“There’s a saying, in the Balkans: ‘Only an onion skin separates one people from the other.’ We are so similar, one to another, despite perceived differences (though our misperceptions are often strong enough to bring us to blows). We are one people, and this is nowhere truer than in the Eastern Mediterranean.”—Alexander Billinis
Roaming East Roman
By Alexander Billinis
CHICAGO Illinois—(Weekly Hubris)—5/9/2016—It was our first Easter together, and we had been dating for four or five months. We had met, after all, at church, so it was natural that the holiest holiday in Orthodoxy would be an occasion we would both want to celebrate. As we lived (not yet together) in small apartments, we were invited to someone else’s house, by some Kum or Koumbaro though I now forget who and where. Never mind, we were planning for the holiday ourselves, intending to keep our Orthodox traditions.
We had gone grocery shopping, and it occurred to me that, along with eggs, we needed Easter egg dye. To Western Christians, both Catholic and Protestant, dying eggs presents no problem, as grocery stores all stock multi-colored egg dyes just before Easter. For those of us who are Orthodox, with a different calendar (who often celebrate Easter a month before or after “Western Easter”), it becomes a challenge. That said, it was Chicago, home to the largest Orthodox population in America, and most Greeks color Easter Eggs “any color you want, so long as it’s red.”
“We need egg dye,” I said, as we walked through the produce section.
My girlfriend (now wife) nodded vaguely before coming to a halt at the onions.
Both of us, and the kids, eat a lot of onions, as they are ubiquitous in Greek and Serbian cooking. As a salad devotee, it is one item that, even in bachelorhood, could be found in abundance in my otherwise often bare pantry. So I was not surprised when Vilma stopped for onions. She took a plastic bag out, dropped in one, or perhaps two, onions, and then proceeded to fill the bag with onion skins, particularly the richer-hued ones.
I rolled my eyes, then asked, “What are you doing?”
She shot me a look of impatience. “Just wait, you’ll see,” she said. Some questions need not be asked, nor some battles joined, to preserve the relationship dynamic, so I held my peace. We moved on, picked up the rest of our groceries, and then watched the check-out lady look at the bag with the onion skins, look at my girlfriend, look at me, then look back to the onions, before shrugging slightly and continuing to scan the rest of the items. I was still in the dark.
At Vilma’s apartment, she boiled the onion skins, which produced a very rich, earthy, and utterly organic and natural dye. Then she boiled the eggs in the onion-water, and they emerged with a wholesome, utterly natural, woody-red hue to them. They were an instant hit, both with me and wherever we took them, as gifts, that Easter.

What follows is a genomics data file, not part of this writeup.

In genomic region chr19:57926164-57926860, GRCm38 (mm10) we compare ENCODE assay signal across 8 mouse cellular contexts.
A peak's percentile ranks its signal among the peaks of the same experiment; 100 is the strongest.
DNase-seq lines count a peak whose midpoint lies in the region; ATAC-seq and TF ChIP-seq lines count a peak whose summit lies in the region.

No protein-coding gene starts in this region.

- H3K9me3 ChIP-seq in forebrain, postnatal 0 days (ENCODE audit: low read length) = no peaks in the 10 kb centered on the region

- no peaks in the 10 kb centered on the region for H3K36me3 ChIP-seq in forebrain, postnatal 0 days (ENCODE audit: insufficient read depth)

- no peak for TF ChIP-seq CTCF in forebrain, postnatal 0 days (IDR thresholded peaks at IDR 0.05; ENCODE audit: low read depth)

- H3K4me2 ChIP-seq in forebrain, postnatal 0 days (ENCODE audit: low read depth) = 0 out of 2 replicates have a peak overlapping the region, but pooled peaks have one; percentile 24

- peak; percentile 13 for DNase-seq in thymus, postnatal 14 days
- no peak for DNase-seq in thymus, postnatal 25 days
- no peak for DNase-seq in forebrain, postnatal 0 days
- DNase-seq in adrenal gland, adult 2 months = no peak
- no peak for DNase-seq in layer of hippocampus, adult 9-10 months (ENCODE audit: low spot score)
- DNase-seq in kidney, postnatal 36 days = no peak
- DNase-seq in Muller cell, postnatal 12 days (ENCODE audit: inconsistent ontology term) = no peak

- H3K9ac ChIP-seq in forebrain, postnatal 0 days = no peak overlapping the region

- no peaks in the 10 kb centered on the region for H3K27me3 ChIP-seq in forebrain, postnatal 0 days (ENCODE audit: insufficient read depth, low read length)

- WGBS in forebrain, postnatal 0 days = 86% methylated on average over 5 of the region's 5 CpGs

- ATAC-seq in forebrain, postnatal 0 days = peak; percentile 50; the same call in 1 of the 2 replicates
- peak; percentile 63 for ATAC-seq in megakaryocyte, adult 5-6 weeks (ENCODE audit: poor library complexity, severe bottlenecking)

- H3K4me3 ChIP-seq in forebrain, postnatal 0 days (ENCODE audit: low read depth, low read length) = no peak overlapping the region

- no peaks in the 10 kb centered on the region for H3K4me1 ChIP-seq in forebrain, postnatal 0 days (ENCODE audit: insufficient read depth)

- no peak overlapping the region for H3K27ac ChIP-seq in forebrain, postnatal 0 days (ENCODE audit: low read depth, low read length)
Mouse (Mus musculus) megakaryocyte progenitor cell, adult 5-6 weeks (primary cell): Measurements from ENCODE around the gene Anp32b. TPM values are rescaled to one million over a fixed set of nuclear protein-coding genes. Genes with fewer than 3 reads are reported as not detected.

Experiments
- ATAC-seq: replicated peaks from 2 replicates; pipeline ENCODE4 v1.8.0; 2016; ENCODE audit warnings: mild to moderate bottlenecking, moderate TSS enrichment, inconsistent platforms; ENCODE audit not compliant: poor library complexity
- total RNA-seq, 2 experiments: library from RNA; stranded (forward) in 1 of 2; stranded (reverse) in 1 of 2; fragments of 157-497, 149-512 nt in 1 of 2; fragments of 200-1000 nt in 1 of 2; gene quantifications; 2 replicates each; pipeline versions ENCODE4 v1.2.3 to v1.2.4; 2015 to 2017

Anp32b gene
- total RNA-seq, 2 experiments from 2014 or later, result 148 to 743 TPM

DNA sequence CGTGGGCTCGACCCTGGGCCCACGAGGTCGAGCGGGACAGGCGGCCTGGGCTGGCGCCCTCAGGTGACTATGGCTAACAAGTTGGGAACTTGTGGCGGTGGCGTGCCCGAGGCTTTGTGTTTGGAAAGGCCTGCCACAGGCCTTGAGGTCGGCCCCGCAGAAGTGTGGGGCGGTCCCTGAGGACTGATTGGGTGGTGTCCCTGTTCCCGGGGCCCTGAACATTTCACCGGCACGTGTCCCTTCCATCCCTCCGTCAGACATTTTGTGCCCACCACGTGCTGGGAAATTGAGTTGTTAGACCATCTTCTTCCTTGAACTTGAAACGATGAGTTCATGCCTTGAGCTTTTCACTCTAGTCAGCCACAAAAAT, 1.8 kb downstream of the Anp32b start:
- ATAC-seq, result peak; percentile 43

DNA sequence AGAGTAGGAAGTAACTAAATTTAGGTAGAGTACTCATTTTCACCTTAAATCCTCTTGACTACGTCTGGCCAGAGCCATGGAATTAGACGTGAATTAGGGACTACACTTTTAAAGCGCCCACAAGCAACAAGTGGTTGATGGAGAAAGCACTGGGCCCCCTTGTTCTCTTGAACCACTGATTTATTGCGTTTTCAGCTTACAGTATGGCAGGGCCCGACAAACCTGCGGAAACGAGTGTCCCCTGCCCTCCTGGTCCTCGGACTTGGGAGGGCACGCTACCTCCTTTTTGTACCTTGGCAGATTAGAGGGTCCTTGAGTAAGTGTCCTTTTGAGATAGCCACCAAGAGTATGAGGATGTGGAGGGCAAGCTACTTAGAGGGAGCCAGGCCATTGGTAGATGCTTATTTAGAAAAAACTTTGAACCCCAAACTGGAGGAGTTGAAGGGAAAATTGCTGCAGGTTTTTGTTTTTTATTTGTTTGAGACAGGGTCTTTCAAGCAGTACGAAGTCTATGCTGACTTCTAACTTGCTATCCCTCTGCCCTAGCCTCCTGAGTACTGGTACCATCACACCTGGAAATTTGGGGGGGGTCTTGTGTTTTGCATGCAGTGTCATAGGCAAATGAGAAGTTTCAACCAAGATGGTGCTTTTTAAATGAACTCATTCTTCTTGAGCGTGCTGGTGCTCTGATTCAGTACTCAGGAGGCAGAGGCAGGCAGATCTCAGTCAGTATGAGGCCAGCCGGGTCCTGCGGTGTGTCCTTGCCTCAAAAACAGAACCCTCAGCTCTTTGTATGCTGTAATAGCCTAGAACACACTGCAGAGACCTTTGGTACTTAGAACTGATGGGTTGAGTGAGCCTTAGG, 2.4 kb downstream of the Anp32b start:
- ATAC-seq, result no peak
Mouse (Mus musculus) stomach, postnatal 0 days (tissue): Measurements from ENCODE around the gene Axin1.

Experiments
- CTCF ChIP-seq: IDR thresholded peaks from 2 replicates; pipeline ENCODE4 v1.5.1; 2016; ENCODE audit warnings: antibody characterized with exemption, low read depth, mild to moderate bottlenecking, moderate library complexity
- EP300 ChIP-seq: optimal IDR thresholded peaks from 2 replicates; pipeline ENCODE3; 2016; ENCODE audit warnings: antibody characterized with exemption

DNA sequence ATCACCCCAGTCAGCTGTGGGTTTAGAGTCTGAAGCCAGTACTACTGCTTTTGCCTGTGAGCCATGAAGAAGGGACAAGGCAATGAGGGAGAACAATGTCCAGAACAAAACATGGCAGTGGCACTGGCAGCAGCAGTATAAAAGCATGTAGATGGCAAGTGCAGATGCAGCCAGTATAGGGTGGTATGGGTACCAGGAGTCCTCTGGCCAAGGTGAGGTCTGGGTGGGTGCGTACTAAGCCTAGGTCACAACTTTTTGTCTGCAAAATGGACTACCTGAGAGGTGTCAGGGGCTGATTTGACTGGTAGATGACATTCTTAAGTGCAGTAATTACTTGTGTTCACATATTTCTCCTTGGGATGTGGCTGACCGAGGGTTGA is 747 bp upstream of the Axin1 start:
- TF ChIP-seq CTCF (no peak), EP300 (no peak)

From then on, I did not have to think about dye for Easter eggs: I just needed to stop by the grocery store, fill a bag with onion skins, and endure a quizzical look from the check-out staff. When we moved to Greece, we did the same thing, though some Athenian friends and relatives, so sophisticated at the height of pre-Crisis Greece, laughed at this hoary practice, though my aunt remarked, “Well yes, that’s how we used to do it.”
In Serbia, particularly in the small city where we lived, the practice was more common and, there, it was accepted as a matter of course, with no scoffing: the lady checking out my grocery items or the grandmother selling onions from my favorite stall at the farmer’s open market knew exactly why my bag was full of skins (as well as a couple of onions). The practice simply became one of those traditions that define and enrich a family.
In the course of researching my most recent book, Hidden Mosaics: An Aegean Tale, I sought the assistance of friends and contacts living in Turkey. Among my acquaintances is a New-York-born Greek-American filmmaker, Chrysovalantis Stamelos, who lives in Izmir (known to Greeks, and in history, as Smyrna). Over several Skype and other digitally enabled conversations, I asked about life in Turkey, its similarities and differences to life in Greece.
Stamelos began, “I wanted to dye eggs for Easter and, of course, there was no Easter egg dye to be found in Izmir. So my [Turkish] mother-in-law told me to use . . .”
“No!” I interrupted, nodding and with a tear in my eye. “She told you to use . . . onion skins?”
“Yes,” he smiled through the screen. “How did you know that?”
I told him Vilma’s and my story, and it got me to thinking. There’s a saying, in the Balkans: “Only an onion skin separates one people from the other.” We are so similar, one to another, despite perceived differences (though our misperceptions are often strong enough to bring us to blows). We are one people, and this is nowhere truer than in the Eastern Mediterranean. In dying eggs using onion skins, my friend’s Turkish mother-in-law was drawing upon centuries of wisdom, back to an era when Greek and Turk shared the same space, and learned about, and often respected, each other’s traditions and festivals. The fact that she knew of the tradition, over eight decades since the last Greeks lived in her parts, bespoke a long history of acceptance and respect.
Suffice it for now to say that if an onion skin divides, it also unites! And what could be more in the true Pascal tradition—really any moral and religious tradition—than that?